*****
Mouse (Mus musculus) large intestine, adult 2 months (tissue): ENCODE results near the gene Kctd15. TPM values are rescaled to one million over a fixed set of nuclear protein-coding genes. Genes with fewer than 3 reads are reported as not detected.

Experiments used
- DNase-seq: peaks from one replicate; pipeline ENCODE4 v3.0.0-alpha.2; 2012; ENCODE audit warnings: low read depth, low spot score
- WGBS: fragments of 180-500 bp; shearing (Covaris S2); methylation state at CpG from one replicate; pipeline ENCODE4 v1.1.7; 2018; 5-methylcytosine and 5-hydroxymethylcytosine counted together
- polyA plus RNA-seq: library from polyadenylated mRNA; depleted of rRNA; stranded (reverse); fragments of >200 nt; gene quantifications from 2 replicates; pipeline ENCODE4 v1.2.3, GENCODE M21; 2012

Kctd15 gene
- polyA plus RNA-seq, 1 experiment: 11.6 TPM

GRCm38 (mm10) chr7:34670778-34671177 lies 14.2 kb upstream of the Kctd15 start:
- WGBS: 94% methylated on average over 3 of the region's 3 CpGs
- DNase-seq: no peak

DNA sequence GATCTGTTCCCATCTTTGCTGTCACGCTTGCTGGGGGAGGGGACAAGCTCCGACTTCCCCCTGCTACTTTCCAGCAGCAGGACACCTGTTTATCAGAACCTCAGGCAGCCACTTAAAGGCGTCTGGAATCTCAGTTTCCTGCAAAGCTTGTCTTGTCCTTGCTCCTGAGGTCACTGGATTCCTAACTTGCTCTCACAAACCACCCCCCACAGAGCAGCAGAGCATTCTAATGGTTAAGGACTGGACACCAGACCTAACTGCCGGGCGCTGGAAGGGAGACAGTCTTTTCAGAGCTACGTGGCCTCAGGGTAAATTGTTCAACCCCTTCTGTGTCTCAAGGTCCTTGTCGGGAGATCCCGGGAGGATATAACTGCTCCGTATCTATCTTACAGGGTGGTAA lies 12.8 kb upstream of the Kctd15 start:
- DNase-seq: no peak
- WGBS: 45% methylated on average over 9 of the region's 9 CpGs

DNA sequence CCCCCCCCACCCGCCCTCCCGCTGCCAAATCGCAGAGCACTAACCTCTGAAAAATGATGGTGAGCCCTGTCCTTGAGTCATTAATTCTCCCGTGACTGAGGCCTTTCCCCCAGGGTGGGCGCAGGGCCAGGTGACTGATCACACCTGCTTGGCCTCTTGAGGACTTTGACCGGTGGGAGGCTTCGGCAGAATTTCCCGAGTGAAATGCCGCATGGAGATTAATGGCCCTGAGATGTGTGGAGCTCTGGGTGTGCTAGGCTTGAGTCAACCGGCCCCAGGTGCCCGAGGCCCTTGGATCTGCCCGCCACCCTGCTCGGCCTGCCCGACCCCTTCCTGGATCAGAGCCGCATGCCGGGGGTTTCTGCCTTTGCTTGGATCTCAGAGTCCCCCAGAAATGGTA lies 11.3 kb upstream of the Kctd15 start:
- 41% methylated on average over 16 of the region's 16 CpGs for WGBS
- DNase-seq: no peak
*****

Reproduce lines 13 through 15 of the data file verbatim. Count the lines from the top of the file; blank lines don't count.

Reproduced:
- WGBS: 45% methylated on average over 9 of the region's 9 CpGs

DNA sequence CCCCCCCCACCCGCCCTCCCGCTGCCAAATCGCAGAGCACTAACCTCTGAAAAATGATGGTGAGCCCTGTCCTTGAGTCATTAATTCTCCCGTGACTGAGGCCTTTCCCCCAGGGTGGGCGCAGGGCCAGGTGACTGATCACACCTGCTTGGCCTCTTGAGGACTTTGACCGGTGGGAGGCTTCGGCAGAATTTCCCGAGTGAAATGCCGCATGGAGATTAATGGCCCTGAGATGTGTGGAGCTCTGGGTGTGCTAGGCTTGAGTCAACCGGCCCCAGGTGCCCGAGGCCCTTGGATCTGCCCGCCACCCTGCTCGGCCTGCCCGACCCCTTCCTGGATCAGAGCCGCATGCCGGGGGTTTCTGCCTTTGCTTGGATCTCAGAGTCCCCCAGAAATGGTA lies 11.3 kb upstream of the Kctd15 start:
- 41% methylated on average over 16 of the region's 16 CpGs for WGBS